For the 10 February 2006 case, the simulation was nudged to the 3 hourly TWP-ICE six-site balloon-borne sounding network data in the first 9 h of model integration, i.e. observational nudging was switched off 1 h before the outbreak of deep convection. For the 6 February 2006 case, a strong dry bias was found in the lower troposphere over the Tiwi Islands in 6 hourly ECMWF analyses (compared with the radiosonde data) which could not be mitigated by observational nudging. Considering the weak synoptic winds and low level ambient wind direction (from the southwest) on this day, it was deemed valid to substitute the model initial and lateral boundary conditions with the Pirlangimpi radiosonde data at 1800 UTC 5 February 2006 and 6 hourly Southern Surveyor radiosonde data respectively (refer to Figure 1). For the 16 November 2005 case the TWP-ICE six-site balloon-borne sounding network data were not available. However, during 1500–1600 LST (LST = UTC + 9.5; LST will be omitted hereafter.), the Dornier aircraft flew around Bathurst Island at approximately 700 m a.s.l., where Hector initiated and developed. Therefore, observational nudging to the Dornier data was attempted in the simulation to see whether the 1 h single-level dataset had any impact on the modelled Hector. Table 1 summarizes the implementation of DI mode run in the study.
Table 1. Implementation of DI mode run in the study
DI mode on/off
30 November 2005
Insufficient observed data to run DI mode
10 February 2006
Nudged to 3 hourly sounding data in the first nine simulation hours
6 February 2006
Sounding data as initial and lateral boundary conditions
16 November 2005
Nudged to Dornier data during 11.5–12.5 simulation hours
Convective systems are often highly stochastic in their detailed structure so that detailed inter-comparison of the modelled and observed field on a grid-resolution basis is of limited use. May and Lane (2008) proposed a method for using C-POL radar data to test model simulation of deep convection. This method was adopted in the present study. The method involves the calculation of a ‘Statistical Coverage Product’ (SCP) where the fraction of a specified grid of both observed and simulated radar data covered by various reflectivity thresholds are calculated along with the profiles of maximum reflectivity. More specifically, at each altitude level of the SCP domain (40 vertical levels with 0.5 km interval, see Figure 1 for SCP horizontal area) the following properties were calculated: (1) the fraction of the area covered by Z > [10, 40] dBZ and (2) the maximum reflectivity. (1) effectively represents the area fraction of precipitation particles e.g. rain, snow and graupel. (2) is a proxy for the maximum intensity of the cloud system. The WRF simulated equivalent reflectivity factor was derived from Stoelinga's algorithm (2005).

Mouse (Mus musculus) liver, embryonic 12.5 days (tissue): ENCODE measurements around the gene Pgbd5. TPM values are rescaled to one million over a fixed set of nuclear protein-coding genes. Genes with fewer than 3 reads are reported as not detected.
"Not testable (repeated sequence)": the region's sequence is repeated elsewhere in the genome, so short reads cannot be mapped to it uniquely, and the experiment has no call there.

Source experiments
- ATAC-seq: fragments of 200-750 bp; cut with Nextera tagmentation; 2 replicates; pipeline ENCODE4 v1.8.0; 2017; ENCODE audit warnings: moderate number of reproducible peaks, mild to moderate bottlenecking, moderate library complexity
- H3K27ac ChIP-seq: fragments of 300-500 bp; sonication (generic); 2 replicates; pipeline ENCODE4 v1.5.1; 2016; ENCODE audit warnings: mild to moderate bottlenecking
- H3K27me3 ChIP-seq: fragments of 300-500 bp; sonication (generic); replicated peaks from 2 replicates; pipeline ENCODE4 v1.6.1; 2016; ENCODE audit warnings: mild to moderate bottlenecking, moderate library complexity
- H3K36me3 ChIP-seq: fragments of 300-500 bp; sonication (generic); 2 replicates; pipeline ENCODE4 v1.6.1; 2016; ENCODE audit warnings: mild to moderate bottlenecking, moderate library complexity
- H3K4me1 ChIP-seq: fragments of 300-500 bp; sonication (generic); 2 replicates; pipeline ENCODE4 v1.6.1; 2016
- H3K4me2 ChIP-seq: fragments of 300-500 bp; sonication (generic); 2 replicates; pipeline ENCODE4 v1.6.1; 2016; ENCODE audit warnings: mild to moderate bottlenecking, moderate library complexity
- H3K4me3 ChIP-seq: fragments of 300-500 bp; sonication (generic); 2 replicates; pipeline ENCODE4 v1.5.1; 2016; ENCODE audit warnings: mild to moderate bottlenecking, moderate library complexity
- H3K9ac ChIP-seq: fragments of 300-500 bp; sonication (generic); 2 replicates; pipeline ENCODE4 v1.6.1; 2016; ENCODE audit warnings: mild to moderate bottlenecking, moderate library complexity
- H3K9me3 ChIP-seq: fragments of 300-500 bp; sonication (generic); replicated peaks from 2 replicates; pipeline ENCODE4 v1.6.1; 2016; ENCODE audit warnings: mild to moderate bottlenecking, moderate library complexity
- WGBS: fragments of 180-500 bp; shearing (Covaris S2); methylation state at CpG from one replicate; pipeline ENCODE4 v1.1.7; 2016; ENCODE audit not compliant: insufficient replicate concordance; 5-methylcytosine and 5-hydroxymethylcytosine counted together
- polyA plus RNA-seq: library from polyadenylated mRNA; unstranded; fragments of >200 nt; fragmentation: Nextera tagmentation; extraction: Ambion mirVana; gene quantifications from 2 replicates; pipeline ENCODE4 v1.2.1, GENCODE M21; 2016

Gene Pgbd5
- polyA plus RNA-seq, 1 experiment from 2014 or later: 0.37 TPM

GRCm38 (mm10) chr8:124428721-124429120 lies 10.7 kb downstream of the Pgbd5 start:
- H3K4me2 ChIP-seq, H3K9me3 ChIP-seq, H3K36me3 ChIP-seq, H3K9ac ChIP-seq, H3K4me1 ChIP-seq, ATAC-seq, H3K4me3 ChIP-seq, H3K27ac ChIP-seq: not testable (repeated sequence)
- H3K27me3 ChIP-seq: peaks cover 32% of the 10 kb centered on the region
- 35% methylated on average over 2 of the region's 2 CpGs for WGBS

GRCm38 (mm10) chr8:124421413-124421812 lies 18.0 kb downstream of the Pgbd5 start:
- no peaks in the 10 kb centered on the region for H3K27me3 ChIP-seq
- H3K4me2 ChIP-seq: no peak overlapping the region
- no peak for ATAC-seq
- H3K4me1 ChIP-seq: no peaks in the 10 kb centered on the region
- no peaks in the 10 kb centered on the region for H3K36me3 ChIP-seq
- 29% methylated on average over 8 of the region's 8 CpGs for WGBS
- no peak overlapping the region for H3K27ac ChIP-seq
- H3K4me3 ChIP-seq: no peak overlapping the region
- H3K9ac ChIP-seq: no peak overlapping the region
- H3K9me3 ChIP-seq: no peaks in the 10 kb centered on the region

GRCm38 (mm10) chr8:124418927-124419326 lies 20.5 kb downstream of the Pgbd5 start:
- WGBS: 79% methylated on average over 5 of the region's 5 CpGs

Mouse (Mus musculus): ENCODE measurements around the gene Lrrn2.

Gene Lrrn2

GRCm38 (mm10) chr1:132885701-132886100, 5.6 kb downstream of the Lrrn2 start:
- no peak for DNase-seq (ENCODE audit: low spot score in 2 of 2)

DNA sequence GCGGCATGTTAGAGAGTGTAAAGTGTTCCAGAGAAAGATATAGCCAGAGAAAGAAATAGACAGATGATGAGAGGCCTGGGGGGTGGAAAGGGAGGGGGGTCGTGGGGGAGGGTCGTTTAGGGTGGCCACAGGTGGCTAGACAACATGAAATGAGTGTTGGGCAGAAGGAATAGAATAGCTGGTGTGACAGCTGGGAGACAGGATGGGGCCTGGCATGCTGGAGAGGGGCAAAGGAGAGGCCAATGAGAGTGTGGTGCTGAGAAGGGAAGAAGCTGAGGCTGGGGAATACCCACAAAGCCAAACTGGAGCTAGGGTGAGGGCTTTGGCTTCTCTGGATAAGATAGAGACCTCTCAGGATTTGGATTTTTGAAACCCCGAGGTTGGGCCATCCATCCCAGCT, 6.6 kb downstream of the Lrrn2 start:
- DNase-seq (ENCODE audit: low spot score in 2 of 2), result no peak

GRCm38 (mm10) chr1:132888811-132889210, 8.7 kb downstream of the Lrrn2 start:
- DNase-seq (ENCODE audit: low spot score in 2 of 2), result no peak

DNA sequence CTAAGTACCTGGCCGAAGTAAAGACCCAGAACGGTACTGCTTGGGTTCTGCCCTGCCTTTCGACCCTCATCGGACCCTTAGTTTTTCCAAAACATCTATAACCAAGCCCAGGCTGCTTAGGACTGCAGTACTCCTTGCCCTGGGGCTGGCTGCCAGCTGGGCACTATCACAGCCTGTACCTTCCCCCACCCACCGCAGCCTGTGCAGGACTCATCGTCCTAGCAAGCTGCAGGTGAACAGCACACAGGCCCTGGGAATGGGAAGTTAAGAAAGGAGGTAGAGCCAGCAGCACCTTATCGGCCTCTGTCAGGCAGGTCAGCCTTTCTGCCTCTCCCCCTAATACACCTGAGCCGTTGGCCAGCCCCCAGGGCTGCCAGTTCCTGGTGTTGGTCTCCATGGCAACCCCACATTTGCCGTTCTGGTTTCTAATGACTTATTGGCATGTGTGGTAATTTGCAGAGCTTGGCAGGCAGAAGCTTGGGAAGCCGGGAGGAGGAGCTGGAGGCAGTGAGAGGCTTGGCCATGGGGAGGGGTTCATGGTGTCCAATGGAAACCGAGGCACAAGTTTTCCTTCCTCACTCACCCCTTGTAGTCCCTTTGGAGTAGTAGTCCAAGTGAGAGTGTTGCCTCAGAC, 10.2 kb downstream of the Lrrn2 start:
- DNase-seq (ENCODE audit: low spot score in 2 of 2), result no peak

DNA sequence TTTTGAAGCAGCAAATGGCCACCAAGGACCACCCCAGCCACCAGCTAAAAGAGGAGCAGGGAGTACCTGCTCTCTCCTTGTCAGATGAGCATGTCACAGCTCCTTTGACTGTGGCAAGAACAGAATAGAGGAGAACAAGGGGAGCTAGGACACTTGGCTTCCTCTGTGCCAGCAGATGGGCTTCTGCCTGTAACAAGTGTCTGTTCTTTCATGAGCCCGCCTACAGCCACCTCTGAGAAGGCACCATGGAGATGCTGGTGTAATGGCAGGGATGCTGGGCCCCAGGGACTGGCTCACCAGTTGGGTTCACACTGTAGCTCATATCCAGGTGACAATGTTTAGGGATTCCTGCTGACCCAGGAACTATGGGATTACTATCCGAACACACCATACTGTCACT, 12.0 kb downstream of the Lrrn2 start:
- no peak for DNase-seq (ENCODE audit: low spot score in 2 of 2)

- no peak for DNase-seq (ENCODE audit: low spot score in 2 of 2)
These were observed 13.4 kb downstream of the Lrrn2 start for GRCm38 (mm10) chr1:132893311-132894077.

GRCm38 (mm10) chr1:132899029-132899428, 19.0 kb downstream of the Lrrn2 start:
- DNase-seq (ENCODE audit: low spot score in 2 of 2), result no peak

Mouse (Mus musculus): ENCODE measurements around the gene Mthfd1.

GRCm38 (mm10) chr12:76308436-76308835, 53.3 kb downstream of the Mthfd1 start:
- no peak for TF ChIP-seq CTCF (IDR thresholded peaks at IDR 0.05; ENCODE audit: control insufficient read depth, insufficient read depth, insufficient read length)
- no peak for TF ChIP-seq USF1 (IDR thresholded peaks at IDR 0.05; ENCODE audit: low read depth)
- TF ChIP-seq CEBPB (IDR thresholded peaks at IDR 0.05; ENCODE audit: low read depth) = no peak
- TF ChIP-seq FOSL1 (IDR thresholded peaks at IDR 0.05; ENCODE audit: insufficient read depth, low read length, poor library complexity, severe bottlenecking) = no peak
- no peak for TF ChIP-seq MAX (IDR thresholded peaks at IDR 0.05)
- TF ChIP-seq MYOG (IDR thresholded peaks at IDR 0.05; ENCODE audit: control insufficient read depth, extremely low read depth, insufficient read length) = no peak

3.1. 30 November 2005 case
3.1.1. Case overview
This was a pre-monsoon case with moderate pollution from biomass burning (Allen et al., 2008). At 1100, the MTSAT visual channel image showed that Rayleigh–Bernard (RB) convection was well developed over the whole Tiwi Islands (Figure 2), driven by the strong surface heating. After 1130, with the aid of a low-level ambient wind from the northwest, the north coast sea breeze front (NCBF) began to intrude inland while the south coast sea breeze front (SCBF) stagnated near the shore. The area covered by the shallow RB cumulus became clear of cloud as the NCBF passed by (refer to Figure 2(a)). Around 1400, deep convection initiated over the southeast of Melville Island, when the NCBF and SCBF were about 20 km apart (see Figure 2(b)). Over the next 2–3 h, the Hector storm developed into a squall line propagating quickly west-southwestward (Figure 2(c)) steered by a 4–6 m s−1 easterly flow at 2–4 km (as measured by the Dornier, refer to Figure 4(a)). At 1500, the storm reached the maximum area of radar echoes > 30 dBZ of 1113 km2, with the cloud top reaching above 19 km (refer to Figure 3(b) and (c)). Light upper-level winds (according to the Egrett measurements) meant that the anvil flowed radially out from the storm complex, with a slight north-eastward drift (not shown). The storm decayed over the southeast coast of Bathurst Island around 1800.